again, the incredible difference between a kid who is taking
ballet class, a normal kid doing the exercises; then you put
them in a part onstage and `boom,' this whole new personality
emerges, this desire and inspiration that makes them improve
Nourishing dancers and watching
them grow is clearly Niekrasz' life work and her passion. She
can go on and on about dancers from her studio who went on to
professional careers. She displays their photos on the walls
of her studio along with some new additions: proclamations she
received at a ceremony in November from the county, the state
and Congress honoring her for "30 years of dedication to
dance in Humboldt County."
There's a key point to remember
in any attempt to understand how Niekrasz, an honored teacher,
could end up losing her company. While she trained her dancers
at her own studio, a private business where she called all the
shots, Redwood Concert Ballet was a nonprofit, one with an independent
board of directors where it is up to a majority to decide what
was best for the company.
"I had a board for 20 years
that did whatever I asked them to do," said Niekrasz. "When
I needed something done, someone would take care of it. None
of them were rich, but they worked their tails off because they
believed in what I was doing.
"I was it. People did things
for me," she said.
But over the years the makeup
of the board changed. Not all of the members were ballet moms
who "did things" for her. And while no one ever questioned
Niekrasz' dedication to dance, questions began to surface about
other things -- such as the fact that the company's annual spring
production was a consistent money-loser. And, Arkleys aside,
the fact that Niekrasz was set in her beliefs and intent on doing
things her own way probably didn't help matters much.
On Sept. 24, 2001, the board
voted to remove her as artistic director and it became painfully,
shockingly clear that the board Niekrasz had dominated for so
long had turned on her. Two board members resigned in protest.
In the end, as Niekrasz put
it, "The company that I founded and directed for almost
30 years was taken away from me.
"The dancers were devastated.
We had a meeting the next night. I said, `Look, you guys, I'm
still here. We are together, and we are going to do things.'
I got involved with Falderal [a holiday dance production last
year] and eight of my dancers performed. In many ways, I'm [now]
back where I was, and I'm very comfortable with it."
"The transition was an awkward situation for
a lot of people, myself included," said Furlong, as we sat
down to lunch in Old Town. "I have nothing but praise for
Virginia Niekrasz. I came up here to work for her. And Virginia
worked long and hard to build this organization. I have complete
respect for her and wish her only the best. She is an absolutely
tireless woman. She is an institution."
Furlong said the director's
position is not all that different from his old job as balletmaster.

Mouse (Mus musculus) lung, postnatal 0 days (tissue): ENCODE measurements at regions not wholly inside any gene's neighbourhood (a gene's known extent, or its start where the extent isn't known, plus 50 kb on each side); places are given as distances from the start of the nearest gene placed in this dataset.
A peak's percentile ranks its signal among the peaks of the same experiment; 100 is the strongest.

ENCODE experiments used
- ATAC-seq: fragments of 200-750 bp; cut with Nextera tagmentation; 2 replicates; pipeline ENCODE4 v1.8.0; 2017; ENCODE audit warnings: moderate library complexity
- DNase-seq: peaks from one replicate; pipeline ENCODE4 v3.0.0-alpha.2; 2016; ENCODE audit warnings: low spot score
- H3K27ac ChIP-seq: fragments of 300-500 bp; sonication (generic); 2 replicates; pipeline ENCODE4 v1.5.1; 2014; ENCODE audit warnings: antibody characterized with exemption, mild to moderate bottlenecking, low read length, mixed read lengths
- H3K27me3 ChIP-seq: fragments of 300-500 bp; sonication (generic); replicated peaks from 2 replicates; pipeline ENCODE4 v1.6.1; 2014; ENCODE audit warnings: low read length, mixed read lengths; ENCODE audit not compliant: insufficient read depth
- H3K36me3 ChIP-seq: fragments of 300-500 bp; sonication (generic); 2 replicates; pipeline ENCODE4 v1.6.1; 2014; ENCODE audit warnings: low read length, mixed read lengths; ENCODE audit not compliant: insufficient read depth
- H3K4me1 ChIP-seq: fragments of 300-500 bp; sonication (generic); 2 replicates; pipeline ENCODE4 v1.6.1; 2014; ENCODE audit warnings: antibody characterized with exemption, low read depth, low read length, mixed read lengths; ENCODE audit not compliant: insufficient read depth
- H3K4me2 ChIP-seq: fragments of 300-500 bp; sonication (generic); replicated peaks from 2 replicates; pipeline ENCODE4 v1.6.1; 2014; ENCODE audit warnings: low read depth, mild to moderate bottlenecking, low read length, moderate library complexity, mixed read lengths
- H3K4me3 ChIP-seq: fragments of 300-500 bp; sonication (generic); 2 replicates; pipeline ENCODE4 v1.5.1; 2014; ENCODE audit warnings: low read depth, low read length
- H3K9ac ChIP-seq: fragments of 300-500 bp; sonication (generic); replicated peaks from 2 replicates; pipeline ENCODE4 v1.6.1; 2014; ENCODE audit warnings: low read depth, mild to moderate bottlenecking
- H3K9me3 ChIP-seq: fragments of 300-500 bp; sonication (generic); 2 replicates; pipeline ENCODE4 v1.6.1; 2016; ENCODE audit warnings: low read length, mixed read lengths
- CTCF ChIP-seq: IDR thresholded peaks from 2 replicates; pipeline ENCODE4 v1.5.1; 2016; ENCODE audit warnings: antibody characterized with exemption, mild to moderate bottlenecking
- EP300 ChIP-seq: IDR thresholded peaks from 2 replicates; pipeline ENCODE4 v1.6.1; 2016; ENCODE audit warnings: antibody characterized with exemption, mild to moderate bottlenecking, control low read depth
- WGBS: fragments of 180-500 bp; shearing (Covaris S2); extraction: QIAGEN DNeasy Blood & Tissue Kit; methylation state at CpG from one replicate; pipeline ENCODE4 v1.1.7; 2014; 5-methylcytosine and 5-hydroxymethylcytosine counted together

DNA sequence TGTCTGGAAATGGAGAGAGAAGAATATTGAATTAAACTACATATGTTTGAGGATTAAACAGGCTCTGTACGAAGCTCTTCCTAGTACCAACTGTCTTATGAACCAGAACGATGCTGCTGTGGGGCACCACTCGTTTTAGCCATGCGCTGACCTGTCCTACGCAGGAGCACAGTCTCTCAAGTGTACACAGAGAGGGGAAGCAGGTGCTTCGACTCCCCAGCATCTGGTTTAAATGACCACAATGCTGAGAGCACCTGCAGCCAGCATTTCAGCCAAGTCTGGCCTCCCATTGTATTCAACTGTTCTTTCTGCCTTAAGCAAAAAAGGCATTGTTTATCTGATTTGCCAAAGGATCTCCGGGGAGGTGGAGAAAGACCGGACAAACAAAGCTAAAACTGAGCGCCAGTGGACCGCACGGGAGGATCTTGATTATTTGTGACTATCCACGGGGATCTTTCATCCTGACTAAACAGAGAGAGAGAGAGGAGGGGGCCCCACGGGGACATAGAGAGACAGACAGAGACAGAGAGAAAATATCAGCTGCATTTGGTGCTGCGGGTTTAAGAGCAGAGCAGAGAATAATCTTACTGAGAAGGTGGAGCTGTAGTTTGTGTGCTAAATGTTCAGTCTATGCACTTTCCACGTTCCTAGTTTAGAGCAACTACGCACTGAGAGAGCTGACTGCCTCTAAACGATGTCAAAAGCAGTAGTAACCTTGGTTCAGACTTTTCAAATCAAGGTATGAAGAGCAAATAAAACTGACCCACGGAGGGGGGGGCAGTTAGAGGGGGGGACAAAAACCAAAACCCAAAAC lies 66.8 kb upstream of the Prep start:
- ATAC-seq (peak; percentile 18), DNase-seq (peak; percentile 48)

"Balletmaster is a person who teaches class and rehearses
ballets," he explained. "Just about anybody who is
a director is a balletmaster. I am artistic director, but I am
still the balletmaster, which means I have to whip people into
shape. I also use the term dance coach."
Furlong grew up near Pittsburgh,
Pa., "where I did not study any dance whatsoever."
He left home at 18, "the day after I graduated from high
school," catching a train for California.
He discovered dance at Chaffey
College, a junior college in southern California. "I studied
a little bit of modern dance my first year and became very intoxicated
by the form."
One of the first things he saw
in class was a videotape of a piece by the choreographer Martha
Graham. In one section, "the men came out from upstage left
doing a series of barrel turns, a jump where you throw your torso
up and over the top. They seemed to be flying, just flying.
"I was always athletic.
I love to run, jump and climb, and I thought to myself that moment,
`If I do nothing else in my life, I am going to do that.' It
was the only time in my life I ever made a clear decision."
At first he wanted to focus
on modern dance, but he soon discovered the world of ballet.
After studying briefly at Riverside Ballet Arts he headed back
East on a scholarship to the School of American Ballet in New
He spent four years dancing in the city, followed
by five years in Canada. Along the way he experimented with choreography.
Drawn back to California, he danced with Alonzo King's LINES
Contemporary Ballet in San Francisco and with San Francisco Opera
Ballet, where he has been part of the company for 13 seasons.
"I played all sorts of
roles: fantasy creatures, young men and old, clowns, kings --
I played kings a lot. In fact, I would say the chapter on the
opera ballet in my autobiography would be titled `Kings and Clowns.'"
Off-season he often hung out
in Southern Humboldt on property owned by his partner, Alfred
Tix. Despite the remoteness, he found there was a dance company,
Feet First Dancers, but not necessarily one that had been exposed
to ballet, and he volunteered his time as dance master.
He began coming to the northern
part of the county, first as a guest artist for a 1994 RCB production
of Nutcracker where he played the Cavalier, then again
when Niekrasz invited him to teach at a summer session for the
"I donated my time to help
with a Swan Lake production she did, coached the dancers
and taught, then I was hired to be balletmaster."
Not long after the meeting where